March 25, 2008
Growing up, one thing my mother made sure to emphasize to me and my brothers was the importance of being responsible with money. She always told us, “Always know where your money’s going. Always look for chances to be more efficient in your spending. And, most importantly, always have money on hand for essentials.”
The older I’ve grown, the more I’ve come to appreciate my mom’s advice. It’s helped me to make a living for me and my son. It’s helped me in running my businesses. And it’s helped me, time and again, in my role as a state legislator.
Recently, for example, the Legislative Fiscal Bureau projected that Wisconsin will run a $652 million debt in 2008. In response to the projection, legislators from both houses have offered a number of prospective solutions to balance the budget. The thing about some of them, though, is that they totally ignore the lessons that my mom taught me years ago.
I was especially confused by the Republican Assembly’s budget solution. For starters, it includes over $200 million in programming cuts without specifying exactly which programs are going to lose funding. It’s great to want to trim spending, but it’s irresponsible to make massive cuts when no one can say where the money’s going to come from.
I was also baffled by the Republicans’ refusal to enact a hospital assessment that would capture $700 million in federal funding. Not only would the federal money help our hospitals better serve Medicaid patients, but it would ensure that our hospitals aren’t forced to pass additional service charges onto taxpayers and businesses. But the Republican Assembly stubbornly refused. Thinking like that is the reason why Wisconsin is ranked 47th in the country in terms of using available federal revenue.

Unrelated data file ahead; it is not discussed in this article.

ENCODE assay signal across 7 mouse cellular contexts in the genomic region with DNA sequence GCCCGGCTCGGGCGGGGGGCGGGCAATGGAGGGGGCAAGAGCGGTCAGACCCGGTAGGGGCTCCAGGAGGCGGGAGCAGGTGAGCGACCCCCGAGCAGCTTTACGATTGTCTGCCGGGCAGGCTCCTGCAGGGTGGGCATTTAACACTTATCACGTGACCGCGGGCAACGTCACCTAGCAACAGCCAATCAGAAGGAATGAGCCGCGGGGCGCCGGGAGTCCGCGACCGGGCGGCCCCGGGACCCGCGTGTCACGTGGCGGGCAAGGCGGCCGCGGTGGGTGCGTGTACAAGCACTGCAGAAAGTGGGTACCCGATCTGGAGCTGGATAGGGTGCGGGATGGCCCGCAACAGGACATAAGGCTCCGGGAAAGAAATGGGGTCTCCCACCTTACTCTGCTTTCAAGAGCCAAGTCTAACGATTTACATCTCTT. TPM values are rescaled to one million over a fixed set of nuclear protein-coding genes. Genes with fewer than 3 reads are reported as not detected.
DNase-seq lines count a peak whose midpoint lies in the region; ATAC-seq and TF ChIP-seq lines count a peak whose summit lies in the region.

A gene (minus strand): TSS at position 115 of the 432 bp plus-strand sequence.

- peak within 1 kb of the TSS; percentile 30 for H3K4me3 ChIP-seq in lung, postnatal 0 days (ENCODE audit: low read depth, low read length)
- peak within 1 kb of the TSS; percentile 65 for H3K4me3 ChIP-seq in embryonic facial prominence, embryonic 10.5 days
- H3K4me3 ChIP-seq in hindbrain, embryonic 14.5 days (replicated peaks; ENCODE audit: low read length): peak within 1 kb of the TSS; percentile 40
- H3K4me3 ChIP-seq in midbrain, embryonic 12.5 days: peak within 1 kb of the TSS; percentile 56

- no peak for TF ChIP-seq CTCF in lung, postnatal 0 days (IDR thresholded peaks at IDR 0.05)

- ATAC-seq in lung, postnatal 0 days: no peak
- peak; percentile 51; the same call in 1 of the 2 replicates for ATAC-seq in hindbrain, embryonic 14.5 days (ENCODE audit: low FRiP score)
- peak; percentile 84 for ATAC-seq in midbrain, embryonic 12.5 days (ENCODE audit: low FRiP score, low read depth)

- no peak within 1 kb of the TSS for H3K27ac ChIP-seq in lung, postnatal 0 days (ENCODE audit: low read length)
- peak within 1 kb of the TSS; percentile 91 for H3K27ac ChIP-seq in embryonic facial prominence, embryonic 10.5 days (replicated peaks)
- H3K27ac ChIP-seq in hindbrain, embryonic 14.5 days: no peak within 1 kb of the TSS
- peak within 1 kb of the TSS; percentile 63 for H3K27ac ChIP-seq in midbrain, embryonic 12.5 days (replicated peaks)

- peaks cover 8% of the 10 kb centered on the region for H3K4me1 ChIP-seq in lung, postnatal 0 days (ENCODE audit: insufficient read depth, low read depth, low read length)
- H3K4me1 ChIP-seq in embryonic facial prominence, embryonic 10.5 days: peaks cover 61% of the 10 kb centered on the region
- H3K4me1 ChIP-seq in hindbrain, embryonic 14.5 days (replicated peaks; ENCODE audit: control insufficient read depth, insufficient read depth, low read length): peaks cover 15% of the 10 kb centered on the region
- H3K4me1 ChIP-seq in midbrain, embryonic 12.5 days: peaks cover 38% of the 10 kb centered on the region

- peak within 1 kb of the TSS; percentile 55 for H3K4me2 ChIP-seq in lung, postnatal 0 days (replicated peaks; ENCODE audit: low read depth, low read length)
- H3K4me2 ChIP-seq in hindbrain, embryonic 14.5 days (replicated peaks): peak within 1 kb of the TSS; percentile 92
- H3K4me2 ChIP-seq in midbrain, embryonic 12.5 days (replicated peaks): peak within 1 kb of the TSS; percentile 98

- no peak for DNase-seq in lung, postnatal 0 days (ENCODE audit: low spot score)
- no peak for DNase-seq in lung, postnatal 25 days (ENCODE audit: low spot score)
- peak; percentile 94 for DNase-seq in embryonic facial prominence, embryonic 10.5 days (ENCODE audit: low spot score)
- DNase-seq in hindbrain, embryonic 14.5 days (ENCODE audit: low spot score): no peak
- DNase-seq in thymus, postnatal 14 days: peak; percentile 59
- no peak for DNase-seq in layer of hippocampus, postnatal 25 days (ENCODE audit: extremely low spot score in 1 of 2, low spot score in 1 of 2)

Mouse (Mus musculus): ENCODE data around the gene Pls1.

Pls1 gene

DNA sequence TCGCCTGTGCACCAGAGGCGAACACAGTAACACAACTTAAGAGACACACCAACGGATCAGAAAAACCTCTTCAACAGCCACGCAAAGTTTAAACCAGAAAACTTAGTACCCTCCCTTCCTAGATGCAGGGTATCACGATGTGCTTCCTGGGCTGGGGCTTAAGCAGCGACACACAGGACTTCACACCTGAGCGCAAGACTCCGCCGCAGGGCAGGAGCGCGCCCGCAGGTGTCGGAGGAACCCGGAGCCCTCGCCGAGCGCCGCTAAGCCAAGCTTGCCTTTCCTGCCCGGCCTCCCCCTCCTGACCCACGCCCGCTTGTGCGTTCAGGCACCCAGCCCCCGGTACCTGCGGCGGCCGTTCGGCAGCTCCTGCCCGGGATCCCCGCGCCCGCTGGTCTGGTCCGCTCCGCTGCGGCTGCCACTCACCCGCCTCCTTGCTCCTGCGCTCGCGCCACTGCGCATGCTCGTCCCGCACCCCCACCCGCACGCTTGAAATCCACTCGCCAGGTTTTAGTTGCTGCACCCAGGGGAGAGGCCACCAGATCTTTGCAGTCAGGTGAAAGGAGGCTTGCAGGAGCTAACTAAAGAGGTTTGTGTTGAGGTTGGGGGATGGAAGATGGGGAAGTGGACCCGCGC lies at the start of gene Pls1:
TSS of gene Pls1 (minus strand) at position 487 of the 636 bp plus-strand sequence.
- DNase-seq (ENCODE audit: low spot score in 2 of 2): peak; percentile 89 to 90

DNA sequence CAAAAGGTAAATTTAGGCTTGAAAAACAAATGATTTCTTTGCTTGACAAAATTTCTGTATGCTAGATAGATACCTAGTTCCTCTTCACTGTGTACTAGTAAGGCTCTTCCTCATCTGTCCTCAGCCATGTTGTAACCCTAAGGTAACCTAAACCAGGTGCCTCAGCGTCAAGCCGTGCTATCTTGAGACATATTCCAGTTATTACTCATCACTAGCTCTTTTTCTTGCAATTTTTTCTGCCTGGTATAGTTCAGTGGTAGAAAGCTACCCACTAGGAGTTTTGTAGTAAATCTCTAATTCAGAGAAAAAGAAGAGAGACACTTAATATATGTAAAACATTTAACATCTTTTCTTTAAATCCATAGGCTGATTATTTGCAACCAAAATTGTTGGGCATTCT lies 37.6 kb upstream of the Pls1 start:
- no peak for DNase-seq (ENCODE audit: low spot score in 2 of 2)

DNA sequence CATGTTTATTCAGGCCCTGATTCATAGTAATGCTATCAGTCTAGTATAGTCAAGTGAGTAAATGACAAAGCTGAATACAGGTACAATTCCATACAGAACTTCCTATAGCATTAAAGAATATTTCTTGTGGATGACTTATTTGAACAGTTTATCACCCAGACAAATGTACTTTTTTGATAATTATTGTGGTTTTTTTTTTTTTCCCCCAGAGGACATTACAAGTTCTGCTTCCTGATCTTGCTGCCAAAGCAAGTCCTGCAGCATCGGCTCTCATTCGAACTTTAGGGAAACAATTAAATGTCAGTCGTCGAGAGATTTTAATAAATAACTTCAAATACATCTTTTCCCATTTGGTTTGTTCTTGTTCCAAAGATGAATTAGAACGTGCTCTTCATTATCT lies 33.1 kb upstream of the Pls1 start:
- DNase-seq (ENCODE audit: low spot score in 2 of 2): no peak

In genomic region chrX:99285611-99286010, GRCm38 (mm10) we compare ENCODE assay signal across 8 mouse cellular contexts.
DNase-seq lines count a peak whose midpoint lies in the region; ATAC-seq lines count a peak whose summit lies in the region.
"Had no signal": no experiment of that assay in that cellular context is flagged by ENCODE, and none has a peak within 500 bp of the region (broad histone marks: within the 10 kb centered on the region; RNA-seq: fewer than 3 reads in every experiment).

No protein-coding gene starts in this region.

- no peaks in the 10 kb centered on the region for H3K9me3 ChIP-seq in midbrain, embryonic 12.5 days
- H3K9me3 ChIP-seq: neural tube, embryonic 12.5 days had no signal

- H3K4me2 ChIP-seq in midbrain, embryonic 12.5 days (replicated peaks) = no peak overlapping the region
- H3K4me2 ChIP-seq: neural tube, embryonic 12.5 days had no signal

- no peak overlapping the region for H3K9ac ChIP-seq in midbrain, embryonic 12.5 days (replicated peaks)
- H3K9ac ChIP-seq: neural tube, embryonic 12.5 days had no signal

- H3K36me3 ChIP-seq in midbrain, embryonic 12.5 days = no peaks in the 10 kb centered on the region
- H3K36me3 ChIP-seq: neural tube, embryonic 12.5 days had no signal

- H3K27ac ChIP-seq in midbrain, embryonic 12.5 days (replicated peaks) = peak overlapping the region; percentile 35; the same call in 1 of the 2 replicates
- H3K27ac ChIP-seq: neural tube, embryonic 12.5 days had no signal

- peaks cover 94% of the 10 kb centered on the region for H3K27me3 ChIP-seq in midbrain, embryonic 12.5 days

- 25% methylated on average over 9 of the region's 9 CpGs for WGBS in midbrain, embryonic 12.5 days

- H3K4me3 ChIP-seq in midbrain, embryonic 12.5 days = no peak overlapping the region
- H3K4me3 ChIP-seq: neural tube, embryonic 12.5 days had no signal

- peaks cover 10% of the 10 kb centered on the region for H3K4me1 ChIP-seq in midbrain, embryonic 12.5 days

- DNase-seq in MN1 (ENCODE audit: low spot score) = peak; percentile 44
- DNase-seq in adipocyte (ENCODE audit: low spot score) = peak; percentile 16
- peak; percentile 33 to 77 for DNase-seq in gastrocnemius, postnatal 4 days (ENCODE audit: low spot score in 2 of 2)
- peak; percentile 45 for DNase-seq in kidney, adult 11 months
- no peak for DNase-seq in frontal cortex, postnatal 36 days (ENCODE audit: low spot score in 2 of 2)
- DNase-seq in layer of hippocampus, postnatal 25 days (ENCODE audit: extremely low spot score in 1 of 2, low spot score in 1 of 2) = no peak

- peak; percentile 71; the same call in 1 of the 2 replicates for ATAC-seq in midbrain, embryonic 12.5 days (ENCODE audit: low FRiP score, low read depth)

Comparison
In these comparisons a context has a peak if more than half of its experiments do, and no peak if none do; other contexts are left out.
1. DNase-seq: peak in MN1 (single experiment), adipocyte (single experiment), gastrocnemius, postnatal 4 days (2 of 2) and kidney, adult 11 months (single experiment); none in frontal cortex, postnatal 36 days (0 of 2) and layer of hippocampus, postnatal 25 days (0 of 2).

The good news, though, is that there’s a responsible alternative. The Senate has passed a budget that’s effective and efficient in spending taxpayers’ money. It aggressively uses federal funds. And it doesn’t cut essential services—like childcare assistance for low-income, working families—that our state depends on. Most importantly, it emphasizes dealing with our financial troubles today. That’s a big change from the Assembly proposal, which sets aside hundreds of millions of dollars in debt for future legislatures to deal with.
Now is not the time to duck and cover. We can’t afford to hide behind deceptive financial maneuvers anymore. The Senate budget repair bill emphasizes transparency, accountability, and responsibility. It tightens our state’s belt without choking off working-class families. It’s a fundamental solution to the troubles facing our state. It’s the sort of budget that would make my mother proud.